China's whole milk powder imports, whose soaring growth this
year has been key to supporting dairy prices near record levels, are to grow
nearly as fast in 2014, with purchases of skim milk powder and whey to prove
China's whole milk powder buy-ins, which jumped 28% to a
record 520,000 tonnes this year, will surge 25% in 2014 too, driven by demand
from manufacturers of the likes of infant formula and yoghurt, the US
Department of Agriculture's Beijing bureau said.
Underlying market trends of "strong population growth,
continued urbanisation, higher incomes and nutritional concerns" are driving
the popularity of whole milk powder, the bureau said.
However, China's own production is being squeezed by a
dearth of capacity, besides domestic milk output growth which is struggling to
keep up with consumption expected to rise 6.8% to 38.6m tonnes next year.
"With a growing population and changing dietary demands from
increasingly urban dwellers, China's milk demand will likely continue to
outpace its local milk production, resulting in additional dairy imports in
2013 and 2014," the bureau said.
Whole milk vs skim
Indeed, Chinese imports of skim milk powder will rise by
15.0% to 230,000 tonnes in 2014, accelerating a little from the 14% rise this
"Non-fat dairy milk is normally substituted for whole milk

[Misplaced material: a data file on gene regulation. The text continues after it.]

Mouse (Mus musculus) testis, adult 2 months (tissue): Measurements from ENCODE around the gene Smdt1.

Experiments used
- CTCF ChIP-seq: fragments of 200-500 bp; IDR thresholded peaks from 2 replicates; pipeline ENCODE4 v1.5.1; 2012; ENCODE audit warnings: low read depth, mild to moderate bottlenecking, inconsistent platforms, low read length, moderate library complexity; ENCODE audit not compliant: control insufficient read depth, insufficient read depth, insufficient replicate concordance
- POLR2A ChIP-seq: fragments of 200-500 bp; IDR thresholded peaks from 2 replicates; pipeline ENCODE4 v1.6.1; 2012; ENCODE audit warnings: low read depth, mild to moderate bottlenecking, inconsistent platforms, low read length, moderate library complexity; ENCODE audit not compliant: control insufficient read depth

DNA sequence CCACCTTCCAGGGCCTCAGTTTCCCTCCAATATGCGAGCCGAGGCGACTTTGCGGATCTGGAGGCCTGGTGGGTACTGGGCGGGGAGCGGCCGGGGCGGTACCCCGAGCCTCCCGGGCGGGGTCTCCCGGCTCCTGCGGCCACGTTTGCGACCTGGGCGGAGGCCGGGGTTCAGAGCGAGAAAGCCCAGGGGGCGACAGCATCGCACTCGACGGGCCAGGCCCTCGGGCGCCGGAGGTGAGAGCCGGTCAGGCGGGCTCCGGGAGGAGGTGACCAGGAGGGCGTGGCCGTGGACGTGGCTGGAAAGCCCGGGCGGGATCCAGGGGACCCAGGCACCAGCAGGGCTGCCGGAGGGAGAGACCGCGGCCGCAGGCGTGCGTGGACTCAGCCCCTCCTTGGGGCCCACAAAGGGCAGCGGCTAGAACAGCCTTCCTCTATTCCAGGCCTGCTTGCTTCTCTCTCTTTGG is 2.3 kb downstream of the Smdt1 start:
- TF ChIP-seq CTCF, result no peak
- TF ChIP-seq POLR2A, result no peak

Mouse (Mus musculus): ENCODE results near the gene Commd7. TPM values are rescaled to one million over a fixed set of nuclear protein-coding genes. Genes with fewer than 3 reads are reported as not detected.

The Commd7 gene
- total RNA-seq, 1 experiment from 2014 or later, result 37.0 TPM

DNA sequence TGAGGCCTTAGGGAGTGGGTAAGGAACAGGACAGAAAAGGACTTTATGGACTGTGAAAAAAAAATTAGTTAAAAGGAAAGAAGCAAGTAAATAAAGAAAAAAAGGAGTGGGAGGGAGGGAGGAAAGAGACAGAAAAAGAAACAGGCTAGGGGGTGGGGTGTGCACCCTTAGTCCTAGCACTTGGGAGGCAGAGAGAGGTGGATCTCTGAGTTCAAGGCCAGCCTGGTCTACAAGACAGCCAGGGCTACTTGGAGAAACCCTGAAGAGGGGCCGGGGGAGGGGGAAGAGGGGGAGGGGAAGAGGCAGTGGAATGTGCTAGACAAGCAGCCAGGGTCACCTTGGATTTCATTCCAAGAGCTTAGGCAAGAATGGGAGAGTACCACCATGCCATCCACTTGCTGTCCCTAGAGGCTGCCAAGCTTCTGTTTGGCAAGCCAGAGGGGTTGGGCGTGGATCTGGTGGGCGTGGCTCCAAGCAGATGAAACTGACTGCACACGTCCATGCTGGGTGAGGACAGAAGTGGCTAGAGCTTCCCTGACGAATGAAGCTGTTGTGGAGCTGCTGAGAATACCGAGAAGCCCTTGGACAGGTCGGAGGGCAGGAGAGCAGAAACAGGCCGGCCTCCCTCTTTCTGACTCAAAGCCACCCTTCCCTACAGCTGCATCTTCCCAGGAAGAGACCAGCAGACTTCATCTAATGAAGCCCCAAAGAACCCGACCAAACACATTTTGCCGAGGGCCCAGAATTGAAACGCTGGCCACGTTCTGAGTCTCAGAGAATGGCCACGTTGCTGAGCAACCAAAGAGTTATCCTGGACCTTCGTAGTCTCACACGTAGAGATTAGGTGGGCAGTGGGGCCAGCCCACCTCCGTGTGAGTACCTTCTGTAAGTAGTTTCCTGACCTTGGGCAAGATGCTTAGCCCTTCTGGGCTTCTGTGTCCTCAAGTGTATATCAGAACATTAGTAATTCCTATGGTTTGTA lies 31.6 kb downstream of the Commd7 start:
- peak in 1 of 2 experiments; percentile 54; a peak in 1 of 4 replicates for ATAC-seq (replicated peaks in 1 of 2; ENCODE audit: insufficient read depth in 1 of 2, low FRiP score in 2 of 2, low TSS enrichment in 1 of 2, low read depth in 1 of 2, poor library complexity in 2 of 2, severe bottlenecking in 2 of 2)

powder when prices are too high," the bureau said, noting that in 2013, "the non-fat
dairy milk import price increased by 14% to an average of $3,834 per tonne,
making it higher than the whole milk powder price for the first time since 2008".
Whole milk powder, containing extra fat, should in theory be
more expensive that skim milk powder.
Furthermore, cheese imports will rise by 18% to nearly
45,000 tonnes, and why purchases by 20% to 442,000 tonnes.
Imports of fluid milk itself will grow even faster, by 67%
to 300,000 tonnes, spurred by demand for ultra-high temperature (UHT) treated milk
products which "are a new trend in first-tier Chinese cities.
"Retailers note that lower-priced pasteurised or UHT milk is
one of the fastest selling products in China's marketplace.
"China's growing population of older consumers located in
the first-tier cities tend prefers to consume skim or low fat milk, which
should continue to support a positive trend for imported UHT milk products in
large urban areas."
It is relatively easy for foreign products to compete on price
when domestic milk is particularly expensive, costing 3,735 yuan ($582) a tonne
at the farmgate level in the first half of the year – 63% above the world
average price of $357 a tonne, according to the bureau.
However, it is China's whole milk powder dynamics on which dairy
investors may particularly focus, given their extent, and their importance to
the world dairy market overall.
Fonterra earlier this month blamed its inability to turn more
than 70% of its output into powders for an $800m value gap, given their
relatively strong prices compared with the likes of casein and cheese that the
co-operative was forced by capacity issues to process milk into instead.
The prospect of strong Chinese imports comes against a
backdrop of recovering output in many major producing countries, and in
particular New Zealand, the top exporter.
Rabobank last week forecast world dairy prices in 2014,
softening a little, with "supply continuing to rise fast enough to loosen
the market further" in the second half of the year.